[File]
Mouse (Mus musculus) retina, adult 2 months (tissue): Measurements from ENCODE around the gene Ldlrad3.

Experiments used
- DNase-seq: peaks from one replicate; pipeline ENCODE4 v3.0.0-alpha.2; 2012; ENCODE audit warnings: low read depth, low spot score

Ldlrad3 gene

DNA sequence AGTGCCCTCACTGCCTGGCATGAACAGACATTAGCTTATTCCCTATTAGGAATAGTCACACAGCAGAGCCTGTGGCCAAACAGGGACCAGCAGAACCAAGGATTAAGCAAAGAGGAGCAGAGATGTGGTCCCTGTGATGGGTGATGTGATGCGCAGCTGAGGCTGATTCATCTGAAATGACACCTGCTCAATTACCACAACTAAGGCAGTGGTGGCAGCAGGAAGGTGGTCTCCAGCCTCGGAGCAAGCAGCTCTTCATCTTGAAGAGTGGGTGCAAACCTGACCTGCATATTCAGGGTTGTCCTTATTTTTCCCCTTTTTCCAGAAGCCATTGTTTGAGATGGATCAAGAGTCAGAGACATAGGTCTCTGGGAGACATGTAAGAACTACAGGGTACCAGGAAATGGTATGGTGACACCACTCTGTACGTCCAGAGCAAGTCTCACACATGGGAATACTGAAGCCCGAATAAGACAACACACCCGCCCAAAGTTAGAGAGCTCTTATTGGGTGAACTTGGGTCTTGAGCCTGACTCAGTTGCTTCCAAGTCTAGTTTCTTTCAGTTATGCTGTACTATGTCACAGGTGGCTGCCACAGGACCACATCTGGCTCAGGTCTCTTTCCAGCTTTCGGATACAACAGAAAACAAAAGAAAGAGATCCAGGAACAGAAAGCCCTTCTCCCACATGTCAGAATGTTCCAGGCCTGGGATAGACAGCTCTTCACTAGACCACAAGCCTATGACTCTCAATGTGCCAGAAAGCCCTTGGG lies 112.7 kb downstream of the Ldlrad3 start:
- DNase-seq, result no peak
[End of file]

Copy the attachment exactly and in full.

Mouse (Mus musculus) retina, adult 2 months (tissue): Measurements from ENCODE around the gene Ldlrad3.

Experiments used
- DNase-seq: peaks from one replicate; pipeline ENCODE4 v3.0.0-alpha.2; 2012; ENCODE audit warnings: low read depth, low spot score

Ldlrad3 gene

DNA sequence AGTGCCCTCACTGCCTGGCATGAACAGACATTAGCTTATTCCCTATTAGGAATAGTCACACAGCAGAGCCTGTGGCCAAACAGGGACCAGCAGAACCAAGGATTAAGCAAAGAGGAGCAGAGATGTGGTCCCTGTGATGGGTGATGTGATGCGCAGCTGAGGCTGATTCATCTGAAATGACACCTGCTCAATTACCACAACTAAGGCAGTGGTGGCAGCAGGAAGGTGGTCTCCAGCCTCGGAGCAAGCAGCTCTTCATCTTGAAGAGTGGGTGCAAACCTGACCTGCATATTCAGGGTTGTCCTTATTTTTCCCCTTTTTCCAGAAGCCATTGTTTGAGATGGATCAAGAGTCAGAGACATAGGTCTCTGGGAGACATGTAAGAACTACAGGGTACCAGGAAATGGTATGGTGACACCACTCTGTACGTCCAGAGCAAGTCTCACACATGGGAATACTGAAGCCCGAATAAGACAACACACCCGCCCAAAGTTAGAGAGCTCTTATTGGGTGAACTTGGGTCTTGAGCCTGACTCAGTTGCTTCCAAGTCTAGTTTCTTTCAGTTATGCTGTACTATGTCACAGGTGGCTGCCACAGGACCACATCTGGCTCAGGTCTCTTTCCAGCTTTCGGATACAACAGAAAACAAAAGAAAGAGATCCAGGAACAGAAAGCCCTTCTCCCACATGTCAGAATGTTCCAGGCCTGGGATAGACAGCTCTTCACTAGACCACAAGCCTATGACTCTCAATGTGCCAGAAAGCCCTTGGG lies 112.7 kb downstream of the Ldlrad3 start:
- DNase-seq, result no peak